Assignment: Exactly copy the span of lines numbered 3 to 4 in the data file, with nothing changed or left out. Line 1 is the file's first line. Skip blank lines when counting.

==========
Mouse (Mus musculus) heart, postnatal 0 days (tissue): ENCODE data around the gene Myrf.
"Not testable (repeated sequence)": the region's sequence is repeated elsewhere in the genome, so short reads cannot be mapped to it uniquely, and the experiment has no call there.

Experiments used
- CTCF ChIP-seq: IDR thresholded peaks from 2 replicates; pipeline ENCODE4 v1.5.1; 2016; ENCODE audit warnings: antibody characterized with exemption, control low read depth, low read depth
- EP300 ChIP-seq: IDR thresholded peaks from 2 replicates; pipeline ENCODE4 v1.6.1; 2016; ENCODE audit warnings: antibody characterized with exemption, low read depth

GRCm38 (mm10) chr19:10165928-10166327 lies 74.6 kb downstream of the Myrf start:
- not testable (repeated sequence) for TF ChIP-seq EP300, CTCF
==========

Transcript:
Experiments used
- CTCF ChIP-seq: IDR thresholded peaks from 2 replicates; pipeline ENCODE4 v1.5.1; 2016; ENCODE audit warnings: antibody characterized with exemption, control low read depth, low read depth